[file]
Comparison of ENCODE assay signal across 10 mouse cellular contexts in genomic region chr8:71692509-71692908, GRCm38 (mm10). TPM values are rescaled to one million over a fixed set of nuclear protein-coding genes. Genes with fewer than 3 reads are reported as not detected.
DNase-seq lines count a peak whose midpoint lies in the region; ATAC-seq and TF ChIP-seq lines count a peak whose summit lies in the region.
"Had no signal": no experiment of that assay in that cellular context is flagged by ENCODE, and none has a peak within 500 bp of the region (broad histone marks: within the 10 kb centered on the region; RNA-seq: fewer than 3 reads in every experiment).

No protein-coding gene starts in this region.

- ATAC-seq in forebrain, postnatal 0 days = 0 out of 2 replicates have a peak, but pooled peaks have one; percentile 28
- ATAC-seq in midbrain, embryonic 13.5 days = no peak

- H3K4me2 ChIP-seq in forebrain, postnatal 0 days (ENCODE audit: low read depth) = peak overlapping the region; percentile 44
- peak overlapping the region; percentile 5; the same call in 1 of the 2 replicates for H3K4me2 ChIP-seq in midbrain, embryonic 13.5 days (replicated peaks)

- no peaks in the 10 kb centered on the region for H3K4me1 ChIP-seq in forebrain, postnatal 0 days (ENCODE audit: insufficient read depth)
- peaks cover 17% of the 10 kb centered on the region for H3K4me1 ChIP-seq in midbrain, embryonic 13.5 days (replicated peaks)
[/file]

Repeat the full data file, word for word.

Comparison of ENCODE assay signal across 10 mouse cellular contexts in genomic region chr8:71692509-71692908, GRCm38 (mm10). TPM values are rescaled to one million over a fixed set of nuclear protein-coding genes. Genes with fewer than 3 reads are reported as not detected.
DNase-seq lines count a peak whose midpoint lies in the region; ATAC-seq and TF ChIP-seq lines count a peak whose summit lies in the region.
"Had no signal": no experiment of that assay in that cellular context is flagged by ENCODE, and none has a peak within 500 bp of the region (broad histone marks: within the 10 kb centered on the region; RNA-seq: fewer than 3 reads in every experiment).

No protein-coding gene starts in this region.

- ATAC-seq in forebrain, postnatal 0 days = 0 out of 2 replicates have a peak, but pooled peaks have one; percentile 28
- ATAC-seq in midbrain, embryonic 13.5 days = no peak

- H3K4me2 ChIP-seq in forebrain, postnatal 0 days (ENCODE audit: low read depth) = peak overlapping the region; percentile 44
- peak overlapping the region; percentile 5; the same call in 1 of the 2 replicates for H3K4me2 ChIP-seq in midbrain, embryonic 13.5 days (replicated peaks)

- no peaks in the 10 kb centered on the region for H3K4me1 ChIP-seq in forebrain, postnatal 0 days (ENCODE audit: insufficient read depth)
- peaks cover 17% of the 10 kb centered on the region for H3K4me1 ChIP-seq in midbrain, embryonic 13.5 days (replicated peaks)